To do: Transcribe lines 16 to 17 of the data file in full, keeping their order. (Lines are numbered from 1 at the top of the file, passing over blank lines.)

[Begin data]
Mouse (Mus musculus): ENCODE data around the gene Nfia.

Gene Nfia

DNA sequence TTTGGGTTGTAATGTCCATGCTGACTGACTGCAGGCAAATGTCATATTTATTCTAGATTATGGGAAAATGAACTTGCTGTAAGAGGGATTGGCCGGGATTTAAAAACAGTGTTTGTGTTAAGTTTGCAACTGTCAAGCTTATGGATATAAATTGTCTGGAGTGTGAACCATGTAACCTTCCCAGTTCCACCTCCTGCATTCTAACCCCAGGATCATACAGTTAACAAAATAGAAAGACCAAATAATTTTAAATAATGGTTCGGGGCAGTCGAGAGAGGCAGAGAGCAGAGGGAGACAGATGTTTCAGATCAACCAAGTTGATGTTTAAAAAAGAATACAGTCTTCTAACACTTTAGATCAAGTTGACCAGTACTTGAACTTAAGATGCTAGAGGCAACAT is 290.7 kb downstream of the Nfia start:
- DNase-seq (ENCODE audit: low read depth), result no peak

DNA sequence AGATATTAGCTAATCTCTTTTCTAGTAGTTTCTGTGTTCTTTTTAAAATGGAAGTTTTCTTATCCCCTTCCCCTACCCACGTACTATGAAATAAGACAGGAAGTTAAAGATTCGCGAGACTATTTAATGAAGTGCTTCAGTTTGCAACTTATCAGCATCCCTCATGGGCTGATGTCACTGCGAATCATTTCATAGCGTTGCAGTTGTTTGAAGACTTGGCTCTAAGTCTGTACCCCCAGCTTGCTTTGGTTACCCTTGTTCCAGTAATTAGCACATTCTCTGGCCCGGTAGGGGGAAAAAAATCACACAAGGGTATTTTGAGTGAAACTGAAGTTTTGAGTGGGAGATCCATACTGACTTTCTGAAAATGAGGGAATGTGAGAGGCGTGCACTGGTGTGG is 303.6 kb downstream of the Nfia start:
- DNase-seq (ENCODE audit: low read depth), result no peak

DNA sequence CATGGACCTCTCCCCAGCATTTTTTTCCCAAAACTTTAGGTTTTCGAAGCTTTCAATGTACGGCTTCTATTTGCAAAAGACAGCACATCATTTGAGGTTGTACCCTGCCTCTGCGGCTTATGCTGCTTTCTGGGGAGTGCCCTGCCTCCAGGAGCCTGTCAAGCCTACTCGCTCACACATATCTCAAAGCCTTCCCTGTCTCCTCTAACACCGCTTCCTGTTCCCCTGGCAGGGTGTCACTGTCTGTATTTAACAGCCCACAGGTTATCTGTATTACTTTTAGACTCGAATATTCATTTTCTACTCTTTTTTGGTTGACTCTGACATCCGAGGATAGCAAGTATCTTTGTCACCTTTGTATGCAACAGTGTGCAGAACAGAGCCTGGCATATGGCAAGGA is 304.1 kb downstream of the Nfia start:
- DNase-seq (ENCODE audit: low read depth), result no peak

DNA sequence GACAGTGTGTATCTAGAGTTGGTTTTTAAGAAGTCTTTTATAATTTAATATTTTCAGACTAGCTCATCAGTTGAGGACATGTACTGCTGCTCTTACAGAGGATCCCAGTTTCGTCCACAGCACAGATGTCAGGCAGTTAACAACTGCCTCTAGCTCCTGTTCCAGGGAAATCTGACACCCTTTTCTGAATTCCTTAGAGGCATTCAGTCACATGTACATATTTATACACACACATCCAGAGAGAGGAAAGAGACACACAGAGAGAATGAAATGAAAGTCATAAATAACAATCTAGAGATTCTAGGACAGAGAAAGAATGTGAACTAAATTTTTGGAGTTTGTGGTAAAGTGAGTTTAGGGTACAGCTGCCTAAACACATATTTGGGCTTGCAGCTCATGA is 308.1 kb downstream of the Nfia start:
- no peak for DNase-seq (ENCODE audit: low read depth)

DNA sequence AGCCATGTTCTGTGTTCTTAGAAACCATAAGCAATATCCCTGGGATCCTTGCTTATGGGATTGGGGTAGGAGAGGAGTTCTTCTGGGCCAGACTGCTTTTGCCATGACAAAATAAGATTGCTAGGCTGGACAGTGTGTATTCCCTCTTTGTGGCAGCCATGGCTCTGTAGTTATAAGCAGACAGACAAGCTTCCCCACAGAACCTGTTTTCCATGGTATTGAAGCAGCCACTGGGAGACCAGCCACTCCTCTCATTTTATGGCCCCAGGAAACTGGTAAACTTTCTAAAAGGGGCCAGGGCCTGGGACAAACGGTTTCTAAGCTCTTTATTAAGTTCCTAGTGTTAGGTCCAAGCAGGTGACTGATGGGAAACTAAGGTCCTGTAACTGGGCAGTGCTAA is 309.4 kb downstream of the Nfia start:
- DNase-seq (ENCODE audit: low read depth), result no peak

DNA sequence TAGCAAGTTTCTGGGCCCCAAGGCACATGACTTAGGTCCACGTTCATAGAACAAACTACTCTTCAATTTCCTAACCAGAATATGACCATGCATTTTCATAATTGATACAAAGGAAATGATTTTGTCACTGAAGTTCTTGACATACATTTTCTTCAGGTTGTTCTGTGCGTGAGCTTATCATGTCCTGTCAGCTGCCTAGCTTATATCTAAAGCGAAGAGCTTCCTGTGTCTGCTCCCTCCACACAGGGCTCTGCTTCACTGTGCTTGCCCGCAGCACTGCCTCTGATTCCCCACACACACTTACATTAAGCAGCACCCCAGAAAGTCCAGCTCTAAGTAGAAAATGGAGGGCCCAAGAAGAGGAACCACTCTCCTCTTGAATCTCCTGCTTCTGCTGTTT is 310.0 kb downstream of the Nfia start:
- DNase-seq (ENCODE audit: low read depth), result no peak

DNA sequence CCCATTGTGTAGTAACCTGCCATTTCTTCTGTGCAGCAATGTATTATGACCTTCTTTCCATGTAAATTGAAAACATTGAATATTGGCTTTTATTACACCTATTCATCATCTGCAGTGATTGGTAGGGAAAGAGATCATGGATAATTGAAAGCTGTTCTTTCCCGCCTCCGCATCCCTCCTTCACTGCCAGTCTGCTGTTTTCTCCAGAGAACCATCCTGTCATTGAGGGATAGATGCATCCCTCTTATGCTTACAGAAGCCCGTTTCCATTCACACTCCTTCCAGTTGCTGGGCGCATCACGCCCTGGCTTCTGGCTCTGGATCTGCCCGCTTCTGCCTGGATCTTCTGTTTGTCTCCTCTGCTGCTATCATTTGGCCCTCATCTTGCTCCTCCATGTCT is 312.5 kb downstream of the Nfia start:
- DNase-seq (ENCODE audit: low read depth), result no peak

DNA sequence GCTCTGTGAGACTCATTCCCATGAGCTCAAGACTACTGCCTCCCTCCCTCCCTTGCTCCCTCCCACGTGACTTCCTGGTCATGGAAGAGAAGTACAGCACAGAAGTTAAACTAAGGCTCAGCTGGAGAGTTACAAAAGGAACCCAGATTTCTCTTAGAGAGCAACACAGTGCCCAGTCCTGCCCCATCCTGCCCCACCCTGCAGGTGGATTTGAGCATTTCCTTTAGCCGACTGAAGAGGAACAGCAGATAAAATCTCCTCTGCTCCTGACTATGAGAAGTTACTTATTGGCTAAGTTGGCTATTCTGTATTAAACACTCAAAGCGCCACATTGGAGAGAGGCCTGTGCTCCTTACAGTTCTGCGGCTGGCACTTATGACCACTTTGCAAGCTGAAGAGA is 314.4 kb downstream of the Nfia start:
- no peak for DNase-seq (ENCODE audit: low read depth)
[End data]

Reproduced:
- DNase-seq (ENCODE audit: low read depth), result no peak

DNA sequence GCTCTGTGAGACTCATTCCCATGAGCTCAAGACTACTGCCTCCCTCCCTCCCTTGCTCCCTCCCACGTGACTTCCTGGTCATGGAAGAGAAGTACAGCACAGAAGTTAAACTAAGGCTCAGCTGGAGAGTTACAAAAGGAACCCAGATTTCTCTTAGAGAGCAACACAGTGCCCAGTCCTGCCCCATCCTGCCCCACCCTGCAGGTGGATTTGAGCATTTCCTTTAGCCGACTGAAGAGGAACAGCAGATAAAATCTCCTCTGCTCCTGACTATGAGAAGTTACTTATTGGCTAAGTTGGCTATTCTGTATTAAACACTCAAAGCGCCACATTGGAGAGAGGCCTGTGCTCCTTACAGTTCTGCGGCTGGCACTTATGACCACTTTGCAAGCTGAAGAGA is 314.4 kb downstream of the Nfia start: